2 - By ALILAGUNA shuttle boat to Venice. Please note that the ALILAGUNA stop is not at the terminal exit. There are various lines depending on your destination, and different prices. Please consult the website in advance:

Venice is a pedestrian city often described as a labyrinth of narrow paths, bridges, and canals. It can, at first, be a tricky city to navigate, so we recommend that you travel with backpacks and/or wheeled suitcases and have exact directions to follow.

Venice is a unique and fascinating city. If you have not visited before, it is worth doing some research on its history and culture. If you have any specific questions, do not hesitate to get in touch with the Intern Coordinators.

The following websites may be of interest:

The Peggy Guggenheim Collection is a comprehensive collection of modern art exemplifying some of the major art movements of the first half of the 20th century: Cubism, Futurism, European Abstraction, Surrealism and Abstract Expressionism. The collection is housed in Palazzo Venier dei Leoni, a 17th-century palace located on the Grand Canal. This wide, low-rise building, which only features a basement and a ground floor, was Peggy Guggenheim’s home from 1949 until the year of her death in 1979. The museum also houses works of art from the Hannelore B. and Rudolph B. Schulhof Collection, which was bequeathed to the Solomon R. Guggenheim Foundation in 2012. Numerous sculptures are also exhibited in the museum’s outdoor spaces as well as on the Grand Canal terrace. Please explore the museum website to familiarize yourself with the institution and its collection.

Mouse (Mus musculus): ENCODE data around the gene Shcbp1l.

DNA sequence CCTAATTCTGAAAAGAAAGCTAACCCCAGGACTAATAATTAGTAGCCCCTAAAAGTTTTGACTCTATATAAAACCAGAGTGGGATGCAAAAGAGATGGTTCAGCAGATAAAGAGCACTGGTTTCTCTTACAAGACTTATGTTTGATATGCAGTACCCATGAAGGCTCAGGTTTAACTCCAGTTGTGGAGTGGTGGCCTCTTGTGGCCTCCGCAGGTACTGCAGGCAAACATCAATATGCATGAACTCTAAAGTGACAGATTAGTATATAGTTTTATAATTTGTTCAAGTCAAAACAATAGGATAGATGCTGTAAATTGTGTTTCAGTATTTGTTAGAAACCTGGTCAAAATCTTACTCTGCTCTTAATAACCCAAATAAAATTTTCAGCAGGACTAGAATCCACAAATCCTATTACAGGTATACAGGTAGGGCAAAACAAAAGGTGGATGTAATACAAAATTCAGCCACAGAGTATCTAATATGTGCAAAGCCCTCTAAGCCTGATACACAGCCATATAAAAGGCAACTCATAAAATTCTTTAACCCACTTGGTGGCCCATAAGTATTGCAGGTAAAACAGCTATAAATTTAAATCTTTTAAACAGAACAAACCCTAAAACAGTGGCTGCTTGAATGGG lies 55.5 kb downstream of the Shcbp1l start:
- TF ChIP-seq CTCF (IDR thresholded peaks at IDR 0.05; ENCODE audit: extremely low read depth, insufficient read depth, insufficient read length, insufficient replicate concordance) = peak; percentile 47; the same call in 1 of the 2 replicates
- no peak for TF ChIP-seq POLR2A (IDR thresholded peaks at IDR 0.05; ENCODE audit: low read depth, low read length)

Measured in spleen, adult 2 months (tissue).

We strongly recommend you spend some time preparing for the internship by doing some reading or research on the collection and the art movements represented, especially if you are not already familiar with them.

During your period at the museum, you will have a fundamental role supporting the educational programs of the museum. You will deliver short talks on the life of Peggy Guggenheim, on specific works in the permanent collection and on the temporary exhibitions, and you may also have the opportunity to give tours.

You will receive a resource package the month before your arrival.

Peggy Guggenheim, ed., Art of This Century, New York, 1942. Facsimile edition, New York (Arno Press) 1968. Rare.

Peggy Guggenheim, Out of This Century, New York (Universe Books) and London (André Deutsch), 1979. This incorporates earlier autobiographies, as well as her essay on Venice. Italian edition: Una vita per l’arte, Milan (Rizzoli Editore), 1982. Also in French, German and Spanish.